Vilakazi compared Dominant Premier Soccer league with the Sasol Women’s League and claimed that the Sasol League is “demoralising to young upcoming female footballers” because their financial assistance is limited. “If you consider all the challenges we go through as women in football, one can give up before turning professional,” Vilakazi stated.


There are challenges but according to Vilakazi’s observations, she stated that the league she is playing for is improving and she sees it getting interesting continually. She claimed that women do not get the recognition they deserve in football, that they need to go through university ranks to stand a better chance at being recognised. “Coming from the townships with the hope of making it big to leagues like overseas” will be a challenge for an individual, she stated.


With agents acting as intermediaries in football that is not the case with women football, which makes it impossible for them to achieve their dreams of playing professionally and overseas. “Agents and endorsement deals are hard to come by for us unlike in the men’s league, I for one would like to host a tournament in my hometown Middelburg, and give back to the community but all that is just a dream without a financial ejection”. She sighed, those are the things our football association should look into and try to remedy such situations”.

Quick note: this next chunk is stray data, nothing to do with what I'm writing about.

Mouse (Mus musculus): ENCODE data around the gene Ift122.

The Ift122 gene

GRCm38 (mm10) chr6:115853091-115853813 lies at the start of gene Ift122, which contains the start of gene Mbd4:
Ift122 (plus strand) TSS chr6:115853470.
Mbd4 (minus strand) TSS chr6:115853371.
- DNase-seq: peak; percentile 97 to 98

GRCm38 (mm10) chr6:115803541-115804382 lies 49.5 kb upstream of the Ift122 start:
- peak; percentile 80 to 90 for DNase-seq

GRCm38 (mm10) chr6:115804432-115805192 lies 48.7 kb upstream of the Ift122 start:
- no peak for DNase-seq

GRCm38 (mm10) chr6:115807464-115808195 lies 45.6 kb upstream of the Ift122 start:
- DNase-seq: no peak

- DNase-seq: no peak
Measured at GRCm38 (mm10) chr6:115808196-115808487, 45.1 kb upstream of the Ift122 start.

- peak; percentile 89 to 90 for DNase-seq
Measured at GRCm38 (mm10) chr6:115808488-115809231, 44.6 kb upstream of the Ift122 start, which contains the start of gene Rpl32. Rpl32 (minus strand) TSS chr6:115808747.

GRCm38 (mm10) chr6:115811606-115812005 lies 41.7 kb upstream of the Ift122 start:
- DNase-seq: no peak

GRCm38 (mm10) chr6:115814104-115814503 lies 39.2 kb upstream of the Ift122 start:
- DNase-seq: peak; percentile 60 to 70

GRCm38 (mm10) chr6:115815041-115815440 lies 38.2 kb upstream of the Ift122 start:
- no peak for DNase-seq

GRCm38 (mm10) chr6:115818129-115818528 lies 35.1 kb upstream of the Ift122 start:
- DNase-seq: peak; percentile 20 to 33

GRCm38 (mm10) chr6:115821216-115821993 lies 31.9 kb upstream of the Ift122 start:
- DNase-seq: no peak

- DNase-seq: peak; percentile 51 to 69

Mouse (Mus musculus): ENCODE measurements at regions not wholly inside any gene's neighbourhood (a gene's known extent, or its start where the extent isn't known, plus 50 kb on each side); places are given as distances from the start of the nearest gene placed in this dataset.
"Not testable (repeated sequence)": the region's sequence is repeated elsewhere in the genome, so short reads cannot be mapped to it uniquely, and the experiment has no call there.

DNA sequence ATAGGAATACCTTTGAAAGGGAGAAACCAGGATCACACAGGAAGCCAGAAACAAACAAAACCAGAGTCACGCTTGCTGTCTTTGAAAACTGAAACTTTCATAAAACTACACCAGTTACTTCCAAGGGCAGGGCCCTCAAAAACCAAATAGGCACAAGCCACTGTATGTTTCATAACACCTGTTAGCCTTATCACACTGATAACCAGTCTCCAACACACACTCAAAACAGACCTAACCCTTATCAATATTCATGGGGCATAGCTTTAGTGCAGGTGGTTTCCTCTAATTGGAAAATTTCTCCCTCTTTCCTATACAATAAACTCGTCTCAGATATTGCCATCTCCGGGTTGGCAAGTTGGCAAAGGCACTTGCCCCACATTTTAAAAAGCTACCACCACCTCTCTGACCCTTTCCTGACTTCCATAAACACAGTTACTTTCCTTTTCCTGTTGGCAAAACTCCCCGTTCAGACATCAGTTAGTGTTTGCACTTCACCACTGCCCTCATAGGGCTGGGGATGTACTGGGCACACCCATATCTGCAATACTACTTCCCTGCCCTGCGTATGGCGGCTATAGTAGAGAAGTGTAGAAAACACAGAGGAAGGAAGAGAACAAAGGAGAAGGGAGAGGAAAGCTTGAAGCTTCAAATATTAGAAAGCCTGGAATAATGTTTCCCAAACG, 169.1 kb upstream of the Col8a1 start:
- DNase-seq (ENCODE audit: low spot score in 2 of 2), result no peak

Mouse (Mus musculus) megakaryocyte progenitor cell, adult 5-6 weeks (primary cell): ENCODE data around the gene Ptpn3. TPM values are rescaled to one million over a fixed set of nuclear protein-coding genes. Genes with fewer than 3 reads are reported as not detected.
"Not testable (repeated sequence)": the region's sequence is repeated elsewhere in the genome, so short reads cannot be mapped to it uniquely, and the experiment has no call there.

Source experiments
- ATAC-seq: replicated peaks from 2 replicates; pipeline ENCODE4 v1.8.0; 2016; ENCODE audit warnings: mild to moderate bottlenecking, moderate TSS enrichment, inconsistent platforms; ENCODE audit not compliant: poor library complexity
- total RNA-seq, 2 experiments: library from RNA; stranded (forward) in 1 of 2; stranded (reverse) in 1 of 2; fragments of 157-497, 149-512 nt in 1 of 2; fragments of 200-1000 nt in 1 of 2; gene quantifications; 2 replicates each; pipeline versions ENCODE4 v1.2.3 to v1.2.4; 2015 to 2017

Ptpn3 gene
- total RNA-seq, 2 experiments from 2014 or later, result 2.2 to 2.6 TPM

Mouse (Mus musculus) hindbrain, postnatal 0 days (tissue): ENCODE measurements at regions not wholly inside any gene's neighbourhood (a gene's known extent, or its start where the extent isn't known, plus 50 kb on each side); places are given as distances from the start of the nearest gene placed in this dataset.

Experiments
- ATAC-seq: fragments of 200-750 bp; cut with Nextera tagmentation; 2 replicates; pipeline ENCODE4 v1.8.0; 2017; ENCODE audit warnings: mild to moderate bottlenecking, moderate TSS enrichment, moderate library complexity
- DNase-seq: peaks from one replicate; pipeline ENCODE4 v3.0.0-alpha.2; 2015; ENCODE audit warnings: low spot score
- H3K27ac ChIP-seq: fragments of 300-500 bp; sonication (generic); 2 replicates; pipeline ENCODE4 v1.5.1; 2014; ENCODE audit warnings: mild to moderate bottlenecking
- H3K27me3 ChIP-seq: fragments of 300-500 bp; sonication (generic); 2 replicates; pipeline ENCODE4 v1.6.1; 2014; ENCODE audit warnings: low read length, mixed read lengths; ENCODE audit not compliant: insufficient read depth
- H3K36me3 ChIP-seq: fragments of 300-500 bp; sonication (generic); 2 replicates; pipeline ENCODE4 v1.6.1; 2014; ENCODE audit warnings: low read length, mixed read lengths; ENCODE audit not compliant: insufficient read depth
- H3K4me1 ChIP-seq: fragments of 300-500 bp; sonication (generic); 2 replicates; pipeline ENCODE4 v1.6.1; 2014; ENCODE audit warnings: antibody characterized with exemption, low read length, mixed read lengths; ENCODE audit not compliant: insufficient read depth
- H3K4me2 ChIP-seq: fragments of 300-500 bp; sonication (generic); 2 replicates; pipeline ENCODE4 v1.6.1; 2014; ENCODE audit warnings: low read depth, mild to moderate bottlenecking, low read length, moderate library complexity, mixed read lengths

A BANYANA BANYANA VETERAN


Despite all challenges at club level, the left footed player has went on to become a national team asset, featuring for the national side on 98 occasions and participating in a number of national tournaments. She stated that she had realised that there were few left footed players at the international level and used that to her advantage. However, it was through some hard work, because of that, she managed to stay “this long with the Banyana squad,” she said.


Vilakazi has been consistent for the ladies’ national team for the past decade, playing in the Rio Olympic games, world cup, COSAFA women’s cup and more. “if you look at our national team and compare it to Bafana Bafana we’ve done better, just that we’re underrated,” she said with a smile.